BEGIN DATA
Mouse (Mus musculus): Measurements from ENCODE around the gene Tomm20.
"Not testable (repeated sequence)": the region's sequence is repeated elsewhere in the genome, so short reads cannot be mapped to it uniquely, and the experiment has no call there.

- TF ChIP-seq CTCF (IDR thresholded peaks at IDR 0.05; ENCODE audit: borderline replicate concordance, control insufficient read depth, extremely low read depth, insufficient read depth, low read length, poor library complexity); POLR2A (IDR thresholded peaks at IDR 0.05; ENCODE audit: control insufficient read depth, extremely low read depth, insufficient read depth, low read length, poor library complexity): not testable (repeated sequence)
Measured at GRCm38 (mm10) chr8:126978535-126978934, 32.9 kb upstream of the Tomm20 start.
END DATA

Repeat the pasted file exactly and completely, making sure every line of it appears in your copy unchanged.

Mouse (Mus musculus): Measurements from ENCODE around the gene Tomm20.
"Not testable (repeated sequence)": the region's sequence is repeated elsewhere in the genome, so short reads cannot be mapped to it uniquely, and the experiment has no call there.

- TF ChIP-seq CTCF (IDR thresholded peaks at IDR 0.05; ENCODE audit: borderline replicate concordance, control insufficient read depth, extremely low read depth, insufficient read depth, low read length, poor library complexity); POLR2A (IDR thresholded peaks at IDR 0.05; ENCODE audit: control insufficient read depth, extremely low read depth, insufficient read depth, low read length, poor library complexity): not testable (repeated sequence)
Measured at GRCm38 (mm10) chr8:126978535-126978934, 32.9 kb upstream of the Tomm20 start.